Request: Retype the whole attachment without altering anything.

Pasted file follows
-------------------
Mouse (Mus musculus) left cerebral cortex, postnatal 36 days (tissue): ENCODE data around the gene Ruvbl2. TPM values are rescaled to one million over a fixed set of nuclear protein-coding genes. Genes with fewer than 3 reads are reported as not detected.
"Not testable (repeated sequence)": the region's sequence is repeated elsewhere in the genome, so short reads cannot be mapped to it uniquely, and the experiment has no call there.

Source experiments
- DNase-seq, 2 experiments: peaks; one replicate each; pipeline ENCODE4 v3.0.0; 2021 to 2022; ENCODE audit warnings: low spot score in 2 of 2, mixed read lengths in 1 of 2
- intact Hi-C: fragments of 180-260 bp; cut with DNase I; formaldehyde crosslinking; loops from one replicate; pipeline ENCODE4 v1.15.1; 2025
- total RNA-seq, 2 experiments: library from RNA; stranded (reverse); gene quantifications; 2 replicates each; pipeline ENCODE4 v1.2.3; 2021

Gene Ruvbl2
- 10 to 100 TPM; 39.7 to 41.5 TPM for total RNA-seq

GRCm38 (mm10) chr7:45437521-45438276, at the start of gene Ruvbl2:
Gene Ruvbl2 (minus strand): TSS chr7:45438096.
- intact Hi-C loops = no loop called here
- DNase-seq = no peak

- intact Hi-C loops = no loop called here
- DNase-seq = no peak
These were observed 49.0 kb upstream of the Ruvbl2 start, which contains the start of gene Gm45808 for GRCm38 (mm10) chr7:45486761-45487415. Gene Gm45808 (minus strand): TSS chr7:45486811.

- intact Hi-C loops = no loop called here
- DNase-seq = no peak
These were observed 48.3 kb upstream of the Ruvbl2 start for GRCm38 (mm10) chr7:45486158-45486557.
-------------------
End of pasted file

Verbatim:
Mouse (Mus musculus) left cerebral cortex, postnatal 36 days (tissue): ENCODE data around the gene Ruvbl2. TPM values are rescaled to one million over a fixed set of nuclear protein-coding genes. Genes with fewer than 3 reads are reported as not detected.
"Not testable (repeated sequence)": the region's sequence is repeated elsewhere in the genome, so short reads cannot be mapped to it uniquely, and the experiment has no call there.

Source experiments
- DNase-seq, 2 experiments: peaks; one replicate each; pipeline ENCODE4 v3.0.0; 2021 to 2022; ENCODE audit warnings: low spot score in 2 of 2, mixed read lengths in 1 of 2
- intact Hi-C: fragments of 180-260 bp; cut with DNase I; formaldehyde crosslinking; loops from one replicate; pipeline ENCODE4 v1.15.1; 2025
- total RNA-seq, 2 experiments: library from RNA; stranded (reverse); gene quantifications; 2 replicates each; pipeline ENCODE4 v1.2.3; 2021

Gene Ruvbl2
- 10 to 100 TPM; 39.7 to 41.5 TPM for total RNA-seq

GRCm38 (mm10) chr7:45437521-45438276, at the start of gene Ruvbl2:
Gene Ruvbl2 (minus strand): TSS chr7:45438096.
- intact Hi-C loops = no loop called here
- DNase-seq = no peak

- intact Hi-C loops = no loop called here
- DNase-seq = no peak
These were observed 49.0 kb upstream of the Ruvbl2 start, which contains the start of gene Gm45808 for GRCm38 (mm10) chr7:45486761-45487415. Gene Gm45808 (minus strand): TSS chr7:45486811.

- intact Hi-C loops = no loop called here
- DNase-seq = no peak
These were observed 48.3 kb upstream of the Ruvbl2 start for GRCm38 (mm10) chr7:45486158-45486557.